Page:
“The Law of Attraction” seems to be popping up everywhere these days. But, in his book Michael Losier provided the simple tools for readers to apply positive thinking into their lives to attract the things they want in their lives through positive thoughts, using the ideaology of “like always attracts like. Martin Seligman who is the founder of positive psychology, based the stufy on the ideas of what makes life worth living. While positive psycology is different from the law of attraction!, they both rely on the premise that fundamentally, it is each individuals own ideas and perception of happiness that define what makes a truly good life for that individual. Where positive psychology differs from the law of attraction is that positive psychology is scientifically based, and therefore subject to exhaustive research. Whereas, the law of attraction relays a clear message that you attract what you think. Therefore you can attract positive or negative experiences into your life, simply by the thoughts in your own head.


In Marie Kondo’s “the life-changing magic of tidying up,” she delves deep into what is making you hold on to all that clutter. Marie incorporates the KonMari method of decluttering your home, and ultimately, your life. KonMari is a system of sorting through one’s belongings by one specific grouping at a time, touching each individual item at a time to ask the question if the item brings you joy, and then letting go of everything that does not. Then finally, providing a system of organization! for a place for everything and everything in its place. Marie also gets to the hart of why so many people hold on to far too many things and, no matter how craftily they try to disguise it, their homes get consumed with clutter. Hoarding, even in its most miniscule and unintentilal means, is a form of someone’s unhealth attachment to items that they feel holds the bond to specific memories or feelings. Many people hold on to boxes or drawers full of items, such as old photographs, baby clothes, or childrens arts and crafts projects because they feel connected to their children when they were at those young ages. When in fact, the truth is that the memories that one holds of their children can still be experienced and fondly appreciated, despite spending countless hours meandering through a drawer or plastic storage box of various had written cards or ice cream stick reindeer christmas tree ornaments. Marie helps the reader to identify those “emotional” attachments to things, and sort out what truly brings joy into the home. Ulitmately, with a home and a life that is tidy and clutter free, you can enjoy a much less stressful and enjoyable world.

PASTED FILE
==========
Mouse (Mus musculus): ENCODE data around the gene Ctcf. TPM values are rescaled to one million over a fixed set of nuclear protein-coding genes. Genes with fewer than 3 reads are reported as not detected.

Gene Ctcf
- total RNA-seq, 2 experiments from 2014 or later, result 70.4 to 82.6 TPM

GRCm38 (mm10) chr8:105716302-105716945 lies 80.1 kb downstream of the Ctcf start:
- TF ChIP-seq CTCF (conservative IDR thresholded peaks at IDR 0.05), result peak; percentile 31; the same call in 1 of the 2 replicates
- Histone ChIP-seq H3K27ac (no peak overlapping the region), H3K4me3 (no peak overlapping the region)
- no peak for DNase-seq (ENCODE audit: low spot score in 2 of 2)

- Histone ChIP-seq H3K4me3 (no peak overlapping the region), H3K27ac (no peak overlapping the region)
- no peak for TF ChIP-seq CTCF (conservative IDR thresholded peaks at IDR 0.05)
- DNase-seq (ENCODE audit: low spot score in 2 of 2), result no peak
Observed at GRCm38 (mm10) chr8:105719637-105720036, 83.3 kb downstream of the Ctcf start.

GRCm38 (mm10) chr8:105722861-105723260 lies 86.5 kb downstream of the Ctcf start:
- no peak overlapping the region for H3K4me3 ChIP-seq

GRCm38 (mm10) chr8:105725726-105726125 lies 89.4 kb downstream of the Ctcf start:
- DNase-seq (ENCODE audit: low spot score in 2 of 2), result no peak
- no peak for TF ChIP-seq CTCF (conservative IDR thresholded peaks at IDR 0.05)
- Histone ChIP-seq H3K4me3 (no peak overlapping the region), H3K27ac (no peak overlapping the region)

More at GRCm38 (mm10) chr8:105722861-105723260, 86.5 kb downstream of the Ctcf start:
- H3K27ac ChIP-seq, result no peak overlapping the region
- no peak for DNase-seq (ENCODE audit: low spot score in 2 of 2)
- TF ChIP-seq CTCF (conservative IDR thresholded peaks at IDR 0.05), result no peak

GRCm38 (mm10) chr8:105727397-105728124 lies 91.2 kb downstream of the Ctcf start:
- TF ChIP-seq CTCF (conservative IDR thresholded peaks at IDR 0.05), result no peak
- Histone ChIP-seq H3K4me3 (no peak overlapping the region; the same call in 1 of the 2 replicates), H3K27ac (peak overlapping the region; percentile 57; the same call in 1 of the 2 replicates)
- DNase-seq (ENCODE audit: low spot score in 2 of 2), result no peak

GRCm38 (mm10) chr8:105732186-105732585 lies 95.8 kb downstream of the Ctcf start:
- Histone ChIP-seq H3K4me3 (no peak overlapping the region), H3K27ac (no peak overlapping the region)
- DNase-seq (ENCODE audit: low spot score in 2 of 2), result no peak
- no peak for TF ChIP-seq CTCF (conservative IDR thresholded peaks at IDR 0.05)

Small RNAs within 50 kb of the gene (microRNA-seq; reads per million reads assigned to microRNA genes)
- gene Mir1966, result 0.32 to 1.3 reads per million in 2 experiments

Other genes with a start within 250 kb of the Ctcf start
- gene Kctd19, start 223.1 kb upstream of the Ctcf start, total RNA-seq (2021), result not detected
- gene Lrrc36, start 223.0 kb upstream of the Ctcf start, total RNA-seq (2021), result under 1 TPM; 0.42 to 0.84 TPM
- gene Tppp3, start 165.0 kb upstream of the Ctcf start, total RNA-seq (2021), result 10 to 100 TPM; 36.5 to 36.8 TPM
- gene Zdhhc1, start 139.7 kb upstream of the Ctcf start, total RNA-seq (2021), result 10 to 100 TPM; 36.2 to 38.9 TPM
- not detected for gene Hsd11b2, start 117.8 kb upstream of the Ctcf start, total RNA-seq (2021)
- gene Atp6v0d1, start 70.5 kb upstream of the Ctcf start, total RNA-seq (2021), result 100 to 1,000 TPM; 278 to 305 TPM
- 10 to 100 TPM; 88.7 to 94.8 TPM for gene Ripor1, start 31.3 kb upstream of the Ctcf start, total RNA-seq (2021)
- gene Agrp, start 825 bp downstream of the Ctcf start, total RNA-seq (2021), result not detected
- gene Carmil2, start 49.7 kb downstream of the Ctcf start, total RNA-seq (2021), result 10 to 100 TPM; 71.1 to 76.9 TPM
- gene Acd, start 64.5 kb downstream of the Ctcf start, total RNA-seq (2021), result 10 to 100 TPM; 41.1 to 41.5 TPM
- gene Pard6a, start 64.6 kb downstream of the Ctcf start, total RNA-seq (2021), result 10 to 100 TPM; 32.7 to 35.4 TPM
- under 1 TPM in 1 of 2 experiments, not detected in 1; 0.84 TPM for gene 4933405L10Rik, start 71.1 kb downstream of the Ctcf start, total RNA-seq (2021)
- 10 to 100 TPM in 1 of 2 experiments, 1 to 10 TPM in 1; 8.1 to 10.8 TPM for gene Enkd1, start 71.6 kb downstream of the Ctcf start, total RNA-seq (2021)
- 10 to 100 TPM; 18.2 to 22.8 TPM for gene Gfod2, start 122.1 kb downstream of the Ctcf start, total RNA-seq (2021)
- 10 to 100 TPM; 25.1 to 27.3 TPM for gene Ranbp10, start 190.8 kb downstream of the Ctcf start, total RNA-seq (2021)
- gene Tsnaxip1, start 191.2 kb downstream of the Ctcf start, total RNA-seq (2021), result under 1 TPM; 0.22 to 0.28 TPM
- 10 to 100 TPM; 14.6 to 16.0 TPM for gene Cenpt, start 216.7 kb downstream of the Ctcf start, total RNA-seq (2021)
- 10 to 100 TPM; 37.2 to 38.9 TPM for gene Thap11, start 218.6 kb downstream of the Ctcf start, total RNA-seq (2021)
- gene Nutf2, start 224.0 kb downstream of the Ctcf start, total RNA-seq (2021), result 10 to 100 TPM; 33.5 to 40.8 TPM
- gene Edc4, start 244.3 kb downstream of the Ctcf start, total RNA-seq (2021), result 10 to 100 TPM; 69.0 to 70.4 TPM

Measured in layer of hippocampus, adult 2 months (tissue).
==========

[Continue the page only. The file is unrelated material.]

Jen Sincero will have you laughing and nodding in agreement with her witty writing style and straight forward advice in “You are a Badass.” Jen teaches how to let go of your limiting beliefs and see the true potential that dwells within you. Jen’s whimsical means by which she shows the reader the impact of negative self-talk can have on every aspect of our lives. Self-doubt can invade every decision we make throughout our day in our jobs, relationships, and just about anything we do. At the core of the hilarious tactics in which Jen relays the message, the reader is empowered to stop allowing negative self-talk to invade their choices and embrace the potential they possess. As Jen implores, “It’s just as easy to believe we’re awesome as it is to believe we’re giant sucking things.”